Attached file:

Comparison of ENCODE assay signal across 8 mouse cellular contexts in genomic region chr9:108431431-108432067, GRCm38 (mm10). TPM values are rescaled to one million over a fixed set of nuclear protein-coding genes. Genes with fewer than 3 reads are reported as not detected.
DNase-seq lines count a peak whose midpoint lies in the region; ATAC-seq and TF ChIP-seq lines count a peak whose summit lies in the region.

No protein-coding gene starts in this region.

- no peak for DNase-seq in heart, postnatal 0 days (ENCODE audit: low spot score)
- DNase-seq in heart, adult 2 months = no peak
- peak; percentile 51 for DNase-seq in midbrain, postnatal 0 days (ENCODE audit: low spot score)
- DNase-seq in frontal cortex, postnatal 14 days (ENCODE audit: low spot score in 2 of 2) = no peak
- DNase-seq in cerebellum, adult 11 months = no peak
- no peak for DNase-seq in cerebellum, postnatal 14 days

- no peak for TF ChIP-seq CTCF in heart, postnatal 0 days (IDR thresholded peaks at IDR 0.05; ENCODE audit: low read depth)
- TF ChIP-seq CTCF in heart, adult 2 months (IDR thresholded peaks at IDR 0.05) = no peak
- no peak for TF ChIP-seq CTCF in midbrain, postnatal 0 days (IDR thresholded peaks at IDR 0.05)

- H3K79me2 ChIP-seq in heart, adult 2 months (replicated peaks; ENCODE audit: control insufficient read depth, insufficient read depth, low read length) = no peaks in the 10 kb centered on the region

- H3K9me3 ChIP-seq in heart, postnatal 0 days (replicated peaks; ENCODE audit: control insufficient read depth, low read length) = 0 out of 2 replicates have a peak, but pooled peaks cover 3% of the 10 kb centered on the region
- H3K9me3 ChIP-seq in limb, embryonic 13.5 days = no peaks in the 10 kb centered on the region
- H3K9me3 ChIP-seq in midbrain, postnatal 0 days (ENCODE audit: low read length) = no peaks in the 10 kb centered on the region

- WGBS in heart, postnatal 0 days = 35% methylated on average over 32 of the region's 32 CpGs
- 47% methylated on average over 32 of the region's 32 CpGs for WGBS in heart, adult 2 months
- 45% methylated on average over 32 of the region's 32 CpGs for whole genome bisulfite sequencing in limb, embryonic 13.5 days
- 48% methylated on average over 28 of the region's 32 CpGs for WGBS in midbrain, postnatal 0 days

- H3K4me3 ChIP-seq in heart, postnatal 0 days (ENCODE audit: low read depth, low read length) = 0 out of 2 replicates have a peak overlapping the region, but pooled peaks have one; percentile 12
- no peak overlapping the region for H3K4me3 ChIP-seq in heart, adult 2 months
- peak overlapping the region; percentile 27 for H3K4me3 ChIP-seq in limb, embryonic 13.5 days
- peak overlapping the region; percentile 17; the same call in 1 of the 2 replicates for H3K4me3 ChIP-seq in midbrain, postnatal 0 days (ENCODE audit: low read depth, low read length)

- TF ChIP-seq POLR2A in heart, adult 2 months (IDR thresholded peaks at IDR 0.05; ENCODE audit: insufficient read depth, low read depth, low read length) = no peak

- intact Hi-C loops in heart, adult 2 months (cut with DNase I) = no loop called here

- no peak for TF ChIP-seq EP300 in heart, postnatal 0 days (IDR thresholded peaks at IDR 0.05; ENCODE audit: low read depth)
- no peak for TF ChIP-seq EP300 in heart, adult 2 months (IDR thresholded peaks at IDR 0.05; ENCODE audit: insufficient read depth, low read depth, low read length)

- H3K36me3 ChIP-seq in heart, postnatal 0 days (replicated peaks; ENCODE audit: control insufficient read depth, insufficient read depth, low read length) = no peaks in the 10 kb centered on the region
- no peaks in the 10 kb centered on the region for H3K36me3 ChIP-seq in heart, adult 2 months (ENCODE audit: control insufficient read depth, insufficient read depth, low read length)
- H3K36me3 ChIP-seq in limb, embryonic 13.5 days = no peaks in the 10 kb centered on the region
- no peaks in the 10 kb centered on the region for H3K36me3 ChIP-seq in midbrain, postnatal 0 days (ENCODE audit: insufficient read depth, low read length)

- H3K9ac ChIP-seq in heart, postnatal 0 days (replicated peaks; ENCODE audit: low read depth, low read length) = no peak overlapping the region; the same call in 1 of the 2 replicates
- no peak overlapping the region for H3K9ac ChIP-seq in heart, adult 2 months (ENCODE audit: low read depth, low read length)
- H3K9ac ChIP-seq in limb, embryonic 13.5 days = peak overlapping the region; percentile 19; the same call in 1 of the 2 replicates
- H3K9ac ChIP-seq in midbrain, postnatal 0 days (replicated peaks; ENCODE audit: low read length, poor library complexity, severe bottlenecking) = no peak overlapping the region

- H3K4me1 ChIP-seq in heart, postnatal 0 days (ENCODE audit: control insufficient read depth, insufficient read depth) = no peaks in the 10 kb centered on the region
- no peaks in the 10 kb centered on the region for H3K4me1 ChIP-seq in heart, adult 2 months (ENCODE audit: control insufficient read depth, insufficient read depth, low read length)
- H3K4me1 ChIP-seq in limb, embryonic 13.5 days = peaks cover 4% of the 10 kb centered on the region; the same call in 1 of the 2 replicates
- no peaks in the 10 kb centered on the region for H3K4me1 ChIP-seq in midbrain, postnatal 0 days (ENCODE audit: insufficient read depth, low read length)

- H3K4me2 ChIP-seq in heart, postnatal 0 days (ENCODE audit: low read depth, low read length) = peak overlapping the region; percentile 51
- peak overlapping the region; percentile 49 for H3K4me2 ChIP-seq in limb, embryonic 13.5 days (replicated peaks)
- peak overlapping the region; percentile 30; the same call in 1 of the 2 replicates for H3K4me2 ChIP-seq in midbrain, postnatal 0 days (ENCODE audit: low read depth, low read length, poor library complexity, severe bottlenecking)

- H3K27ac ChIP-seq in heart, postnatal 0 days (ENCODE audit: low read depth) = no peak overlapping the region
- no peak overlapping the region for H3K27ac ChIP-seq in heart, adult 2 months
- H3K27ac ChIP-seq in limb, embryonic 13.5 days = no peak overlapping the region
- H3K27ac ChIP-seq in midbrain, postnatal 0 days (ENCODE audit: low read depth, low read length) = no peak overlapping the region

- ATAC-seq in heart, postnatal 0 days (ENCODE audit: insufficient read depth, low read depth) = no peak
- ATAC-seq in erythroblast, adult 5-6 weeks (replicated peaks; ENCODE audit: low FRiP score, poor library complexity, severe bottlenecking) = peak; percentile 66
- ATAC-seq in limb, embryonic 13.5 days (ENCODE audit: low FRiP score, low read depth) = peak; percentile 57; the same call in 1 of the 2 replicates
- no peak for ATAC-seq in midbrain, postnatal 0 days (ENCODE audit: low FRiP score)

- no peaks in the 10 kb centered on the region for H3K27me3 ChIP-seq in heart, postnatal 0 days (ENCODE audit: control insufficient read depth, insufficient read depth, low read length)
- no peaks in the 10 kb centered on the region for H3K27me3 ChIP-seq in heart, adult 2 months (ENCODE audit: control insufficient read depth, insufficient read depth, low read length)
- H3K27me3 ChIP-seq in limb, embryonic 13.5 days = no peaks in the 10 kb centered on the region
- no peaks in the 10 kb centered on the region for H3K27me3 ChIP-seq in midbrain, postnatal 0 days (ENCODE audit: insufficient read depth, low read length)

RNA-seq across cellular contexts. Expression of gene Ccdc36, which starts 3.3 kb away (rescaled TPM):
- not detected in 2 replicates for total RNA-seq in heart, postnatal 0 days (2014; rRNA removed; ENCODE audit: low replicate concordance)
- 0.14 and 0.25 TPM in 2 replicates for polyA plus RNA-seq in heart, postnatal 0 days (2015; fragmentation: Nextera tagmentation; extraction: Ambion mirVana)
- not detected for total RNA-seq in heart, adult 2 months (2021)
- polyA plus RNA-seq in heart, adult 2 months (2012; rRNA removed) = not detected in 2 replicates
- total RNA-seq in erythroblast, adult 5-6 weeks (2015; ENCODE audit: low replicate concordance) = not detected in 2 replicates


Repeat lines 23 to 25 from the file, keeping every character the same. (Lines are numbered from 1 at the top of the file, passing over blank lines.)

- peak overlapping the region; percentile 27 for H3K4me3 ChIP-seq in limb, embryonic 13.5 days
- peak overlapping the region; percentile 17; the same call in 1 of the 2 replicates for H3K4me3 ChIP-seq in midbrain, postnatal 0 days (ENCODE audit: low read depth, low read length)

- TF ChIP-seq POLR2A in heart, adult 2 months (IDR thresholded peaks at IDR 0.05; ENCODE audit: insufficient read depth, low read depth, low read length) = no peak